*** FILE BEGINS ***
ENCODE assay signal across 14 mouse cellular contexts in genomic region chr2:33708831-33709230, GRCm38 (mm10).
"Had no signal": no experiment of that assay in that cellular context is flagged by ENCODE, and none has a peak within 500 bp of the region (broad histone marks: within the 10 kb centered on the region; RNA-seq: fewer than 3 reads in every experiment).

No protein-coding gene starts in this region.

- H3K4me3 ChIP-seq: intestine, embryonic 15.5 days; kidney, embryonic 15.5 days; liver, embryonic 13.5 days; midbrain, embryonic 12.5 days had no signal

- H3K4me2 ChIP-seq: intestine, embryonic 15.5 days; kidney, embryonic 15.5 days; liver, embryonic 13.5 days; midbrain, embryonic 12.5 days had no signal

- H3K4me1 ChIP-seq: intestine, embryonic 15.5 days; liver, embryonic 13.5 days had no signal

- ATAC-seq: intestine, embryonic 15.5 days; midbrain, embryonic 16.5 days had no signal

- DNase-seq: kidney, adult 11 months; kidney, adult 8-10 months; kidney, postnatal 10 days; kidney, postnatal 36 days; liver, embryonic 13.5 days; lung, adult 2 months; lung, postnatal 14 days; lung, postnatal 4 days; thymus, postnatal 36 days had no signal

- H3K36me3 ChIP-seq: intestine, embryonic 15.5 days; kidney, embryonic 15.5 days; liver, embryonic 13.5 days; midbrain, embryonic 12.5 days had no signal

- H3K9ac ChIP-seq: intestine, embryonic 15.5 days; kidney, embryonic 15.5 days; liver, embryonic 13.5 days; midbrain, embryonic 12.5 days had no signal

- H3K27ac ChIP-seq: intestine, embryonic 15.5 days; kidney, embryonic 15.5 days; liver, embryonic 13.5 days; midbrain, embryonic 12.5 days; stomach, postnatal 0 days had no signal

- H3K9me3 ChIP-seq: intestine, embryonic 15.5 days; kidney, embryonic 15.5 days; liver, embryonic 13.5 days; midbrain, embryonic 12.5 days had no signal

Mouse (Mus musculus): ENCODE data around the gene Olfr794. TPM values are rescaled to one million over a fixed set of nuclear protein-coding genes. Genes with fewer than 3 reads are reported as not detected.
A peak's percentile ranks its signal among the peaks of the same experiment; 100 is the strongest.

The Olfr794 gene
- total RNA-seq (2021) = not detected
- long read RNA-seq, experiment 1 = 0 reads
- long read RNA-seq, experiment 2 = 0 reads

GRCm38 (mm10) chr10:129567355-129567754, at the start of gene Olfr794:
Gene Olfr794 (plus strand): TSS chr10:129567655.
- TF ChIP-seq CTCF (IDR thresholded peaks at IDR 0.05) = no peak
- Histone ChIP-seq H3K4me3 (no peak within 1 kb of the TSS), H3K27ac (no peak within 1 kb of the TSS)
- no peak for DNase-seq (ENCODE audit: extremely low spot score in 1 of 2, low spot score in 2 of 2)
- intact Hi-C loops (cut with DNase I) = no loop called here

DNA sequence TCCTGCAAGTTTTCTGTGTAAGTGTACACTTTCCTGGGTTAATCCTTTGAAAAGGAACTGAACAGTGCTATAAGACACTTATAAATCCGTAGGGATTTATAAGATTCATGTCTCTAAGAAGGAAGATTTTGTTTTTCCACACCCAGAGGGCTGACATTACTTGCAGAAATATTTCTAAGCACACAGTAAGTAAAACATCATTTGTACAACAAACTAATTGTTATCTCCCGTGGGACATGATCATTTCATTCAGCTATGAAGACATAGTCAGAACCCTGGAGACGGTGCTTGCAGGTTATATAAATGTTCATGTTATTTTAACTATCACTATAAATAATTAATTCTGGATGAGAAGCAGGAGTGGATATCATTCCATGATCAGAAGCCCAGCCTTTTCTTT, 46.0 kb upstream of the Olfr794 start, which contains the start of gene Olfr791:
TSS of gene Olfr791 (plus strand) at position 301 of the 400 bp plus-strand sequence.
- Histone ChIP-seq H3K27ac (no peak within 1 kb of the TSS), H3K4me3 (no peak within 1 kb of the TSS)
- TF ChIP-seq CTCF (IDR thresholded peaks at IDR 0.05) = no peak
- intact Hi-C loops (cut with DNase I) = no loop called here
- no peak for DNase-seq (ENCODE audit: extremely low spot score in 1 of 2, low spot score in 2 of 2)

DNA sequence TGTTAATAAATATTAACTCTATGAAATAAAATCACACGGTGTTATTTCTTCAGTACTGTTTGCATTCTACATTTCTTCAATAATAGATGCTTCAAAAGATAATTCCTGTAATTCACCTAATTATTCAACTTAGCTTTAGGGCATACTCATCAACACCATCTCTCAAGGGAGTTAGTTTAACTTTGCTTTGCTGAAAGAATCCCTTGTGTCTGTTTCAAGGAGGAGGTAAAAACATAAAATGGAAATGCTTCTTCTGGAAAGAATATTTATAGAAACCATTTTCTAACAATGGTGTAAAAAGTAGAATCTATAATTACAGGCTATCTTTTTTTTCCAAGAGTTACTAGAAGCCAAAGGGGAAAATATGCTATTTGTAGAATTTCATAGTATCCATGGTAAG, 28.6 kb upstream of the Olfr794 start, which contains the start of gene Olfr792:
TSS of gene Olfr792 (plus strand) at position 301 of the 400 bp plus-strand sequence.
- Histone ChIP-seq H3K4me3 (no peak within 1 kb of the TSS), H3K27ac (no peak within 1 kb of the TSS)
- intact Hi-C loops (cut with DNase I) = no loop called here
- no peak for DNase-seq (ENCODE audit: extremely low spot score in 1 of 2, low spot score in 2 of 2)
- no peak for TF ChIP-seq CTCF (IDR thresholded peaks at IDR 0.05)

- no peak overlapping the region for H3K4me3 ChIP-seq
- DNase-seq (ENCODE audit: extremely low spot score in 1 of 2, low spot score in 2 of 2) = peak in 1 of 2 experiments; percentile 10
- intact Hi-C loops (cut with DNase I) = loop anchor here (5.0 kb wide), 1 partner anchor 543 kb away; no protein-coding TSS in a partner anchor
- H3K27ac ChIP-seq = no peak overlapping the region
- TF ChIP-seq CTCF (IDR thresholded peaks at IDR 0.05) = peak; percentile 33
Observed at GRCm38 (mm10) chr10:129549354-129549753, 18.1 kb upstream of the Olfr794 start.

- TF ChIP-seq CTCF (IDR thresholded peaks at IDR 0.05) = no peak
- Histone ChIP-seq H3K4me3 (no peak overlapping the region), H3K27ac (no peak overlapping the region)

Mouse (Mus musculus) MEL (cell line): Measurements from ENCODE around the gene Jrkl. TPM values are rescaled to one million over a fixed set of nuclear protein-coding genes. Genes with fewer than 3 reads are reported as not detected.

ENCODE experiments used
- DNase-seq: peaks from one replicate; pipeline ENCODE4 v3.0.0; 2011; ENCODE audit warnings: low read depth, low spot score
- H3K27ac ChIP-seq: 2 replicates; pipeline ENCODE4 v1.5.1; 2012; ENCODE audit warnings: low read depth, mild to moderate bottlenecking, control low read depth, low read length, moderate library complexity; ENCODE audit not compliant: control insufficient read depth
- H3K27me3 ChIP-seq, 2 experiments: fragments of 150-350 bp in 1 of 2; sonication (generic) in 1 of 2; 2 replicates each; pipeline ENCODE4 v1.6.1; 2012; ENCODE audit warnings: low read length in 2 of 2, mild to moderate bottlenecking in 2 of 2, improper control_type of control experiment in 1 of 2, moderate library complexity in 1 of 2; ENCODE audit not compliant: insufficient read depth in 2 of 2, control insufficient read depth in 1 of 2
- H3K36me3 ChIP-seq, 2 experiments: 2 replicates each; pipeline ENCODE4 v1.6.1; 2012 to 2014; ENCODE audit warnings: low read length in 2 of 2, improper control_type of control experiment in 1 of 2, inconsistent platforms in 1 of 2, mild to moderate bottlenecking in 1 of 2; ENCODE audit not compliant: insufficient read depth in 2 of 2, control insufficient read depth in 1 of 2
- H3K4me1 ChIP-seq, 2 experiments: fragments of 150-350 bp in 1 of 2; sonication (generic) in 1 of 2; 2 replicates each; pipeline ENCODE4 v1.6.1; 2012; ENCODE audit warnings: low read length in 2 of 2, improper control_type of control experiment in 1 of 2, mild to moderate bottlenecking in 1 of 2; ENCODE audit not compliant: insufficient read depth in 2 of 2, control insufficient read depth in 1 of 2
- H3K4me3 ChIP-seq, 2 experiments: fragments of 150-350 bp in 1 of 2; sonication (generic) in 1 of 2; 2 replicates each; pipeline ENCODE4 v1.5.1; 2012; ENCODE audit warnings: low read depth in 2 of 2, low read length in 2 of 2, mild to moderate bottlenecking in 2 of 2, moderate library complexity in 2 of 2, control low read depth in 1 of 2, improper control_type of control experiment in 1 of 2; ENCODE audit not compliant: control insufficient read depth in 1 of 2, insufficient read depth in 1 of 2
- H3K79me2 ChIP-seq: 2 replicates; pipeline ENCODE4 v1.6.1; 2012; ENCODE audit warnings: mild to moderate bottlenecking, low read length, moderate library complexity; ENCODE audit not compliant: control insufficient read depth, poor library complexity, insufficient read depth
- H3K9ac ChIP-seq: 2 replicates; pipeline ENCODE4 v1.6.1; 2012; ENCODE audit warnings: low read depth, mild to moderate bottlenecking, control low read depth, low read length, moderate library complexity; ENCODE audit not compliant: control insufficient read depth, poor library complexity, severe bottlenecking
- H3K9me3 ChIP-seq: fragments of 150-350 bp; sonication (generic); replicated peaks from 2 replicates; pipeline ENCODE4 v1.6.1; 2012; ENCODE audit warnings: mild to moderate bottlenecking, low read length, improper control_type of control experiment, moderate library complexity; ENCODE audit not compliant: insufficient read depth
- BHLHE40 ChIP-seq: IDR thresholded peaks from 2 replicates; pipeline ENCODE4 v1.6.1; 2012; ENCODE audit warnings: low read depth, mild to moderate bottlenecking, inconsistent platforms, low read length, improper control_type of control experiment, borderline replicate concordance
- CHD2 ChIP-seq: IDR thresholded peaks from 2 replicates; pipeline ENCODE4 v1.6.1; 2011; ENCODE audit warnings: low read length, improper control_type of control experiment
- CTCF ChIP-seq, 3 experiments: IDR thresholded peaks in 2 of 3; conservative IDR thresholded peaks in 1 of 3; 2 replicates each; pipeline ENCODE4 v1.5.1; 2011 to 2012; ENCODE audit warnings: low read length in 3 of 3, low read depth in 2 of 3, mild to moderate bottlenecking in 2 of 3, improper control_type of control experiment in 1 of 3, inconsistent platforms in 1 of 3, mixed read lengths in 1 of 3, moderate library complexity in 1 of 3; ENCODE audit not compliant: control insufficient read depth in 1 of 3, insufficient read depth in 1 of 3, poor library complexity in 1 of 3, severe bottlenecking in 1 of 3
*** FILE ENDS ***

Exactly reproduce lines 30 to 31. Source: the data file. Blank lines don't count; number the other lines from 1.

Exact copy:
- no peak for DNase-seq (ENCODE audit: extremely low spot score in 1 of 2, low spot score in 2 of 2)

DNA sequence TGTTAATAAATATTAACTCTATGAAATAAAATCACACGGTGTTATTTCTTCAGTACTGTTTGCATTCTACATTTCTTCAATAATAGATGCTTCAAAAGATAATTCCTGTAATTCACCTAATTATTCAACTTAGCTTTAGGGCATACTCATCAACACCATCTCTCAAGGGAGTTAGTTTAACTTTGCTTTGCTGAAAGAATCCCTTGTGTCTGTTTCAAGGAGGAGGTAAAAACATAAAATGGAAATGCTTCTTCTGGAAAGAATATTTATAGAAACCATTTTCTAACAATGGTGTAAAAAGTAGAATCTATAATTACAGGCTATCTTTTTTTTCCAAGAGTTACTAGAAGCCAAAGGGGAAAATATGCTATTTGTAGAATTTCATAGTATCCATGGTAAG, 28.6 kb upstream of the Olfr794 start, which contains the start of gene Olfr792: